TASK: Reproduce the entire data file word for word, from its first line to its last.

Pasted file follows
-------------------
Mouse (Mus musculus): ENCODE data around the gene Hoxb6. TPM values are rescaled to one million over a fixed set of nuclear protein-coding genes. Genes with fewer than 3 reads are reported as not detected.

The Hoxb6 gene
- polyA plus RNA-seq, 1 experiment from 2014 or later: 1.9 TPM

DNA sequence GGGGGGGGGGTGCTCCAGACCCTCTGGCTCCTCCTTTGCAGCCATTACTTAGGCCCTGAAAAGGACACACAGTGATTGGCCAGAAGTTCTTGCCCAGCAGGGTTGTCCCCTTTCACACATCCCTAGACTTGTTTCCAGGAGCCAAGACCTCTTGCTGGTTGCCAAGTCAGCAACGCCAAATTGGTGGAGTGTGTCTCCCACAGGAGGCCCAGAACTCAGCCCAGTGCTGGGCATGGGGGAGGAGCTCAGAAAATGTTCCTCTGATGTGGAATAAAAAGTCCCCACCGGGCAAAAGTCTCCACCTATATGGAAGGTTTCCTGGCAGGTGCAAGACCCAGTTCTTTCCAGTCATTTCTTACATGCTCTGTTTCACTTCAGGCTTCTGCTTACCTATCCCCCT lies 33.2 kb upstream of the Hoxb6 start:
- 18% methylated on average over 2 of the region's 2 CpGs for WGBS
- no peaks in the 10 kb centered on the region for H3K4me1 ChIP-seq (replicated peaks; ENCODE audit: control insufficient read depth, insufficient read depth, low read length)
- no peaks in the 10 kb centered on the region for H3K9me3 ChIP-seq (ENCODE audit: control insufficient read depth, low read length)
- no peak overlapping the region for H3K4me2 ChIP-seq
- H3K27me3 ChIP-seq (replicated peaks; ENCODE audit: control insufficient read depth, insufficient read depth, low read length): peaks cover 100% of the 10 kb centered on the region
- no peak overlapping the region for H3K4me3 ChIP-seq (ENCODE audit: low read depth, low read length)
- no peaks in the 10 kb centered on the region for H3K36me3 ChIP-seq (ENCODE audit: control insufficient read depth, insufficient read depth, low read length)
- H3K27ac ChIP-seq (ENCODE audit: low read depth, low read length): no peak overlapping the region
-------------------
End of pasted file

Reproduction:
Mouse (Mus musculus): ENCODE data around the gene Hoxb6. TPM values are rescaled to one million over a fixed set of nuclear protein-coding genes. Genes with fewer than 3 reads are reported as not detected.

The Hoxb6 gene
- polyA plus RNA-seq, 1 experiment from 2014 or later: 1.9 TPM

DNA sequence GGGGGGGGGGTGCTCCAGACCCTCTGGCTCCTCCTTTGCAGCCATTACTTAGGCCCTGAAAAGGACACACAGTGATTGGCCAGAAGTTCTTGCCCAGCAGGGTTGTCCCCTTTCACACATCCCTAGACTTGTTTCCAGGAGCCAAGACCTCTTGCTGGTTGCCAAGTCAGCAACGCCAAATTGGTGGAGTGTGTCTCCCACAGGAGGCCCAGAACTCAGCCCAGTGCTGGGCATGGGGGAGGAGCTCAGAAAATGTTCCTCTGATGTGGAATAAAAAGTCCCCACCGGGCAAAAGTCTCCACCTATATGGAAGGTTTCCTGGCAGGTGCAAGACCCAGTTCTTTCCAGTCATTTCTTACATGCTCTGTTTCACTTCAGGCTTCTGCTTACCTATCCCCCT lies 33.2 kb upstream of the Hoxb6 start:
- 18% methylated on average over 2 of the region's 2 CpGs for WGBS
- no peaks in the 10 kb centered on the region for H3K4me1 ChIP-seq (replicated peaks; ENCODE audit: control insufficient read depth, insufficient read depth, low read length)
- no peaks in the 10 kb centered on the region for H3K9me3 ChIP-seq (ENCODE audit: control insufficient read depth, low read length)
- no peak overlapping the region for H3K4me2 ChIP-seq
- H3K27me3 ChIP-seq (replicated peaks; ENCODE audit: control insufficient read depth, insufficient read depth, low read length): peaks cover 100% of the 10 kb centered on the region
- no peak overlapping the region for H3K4me3 ChIP-seq (ENCODE audit: low read depth, low read length)
- no peaks in the 10 kb centered on the region for H3K36me3 ChIP-seq (ENCODE audit: control insufficient read depth, insufficient read depth, low read length)
- H3K27ac ChIP-seq (ENCODE audit: low read depth, low read length): no peak overlapping the region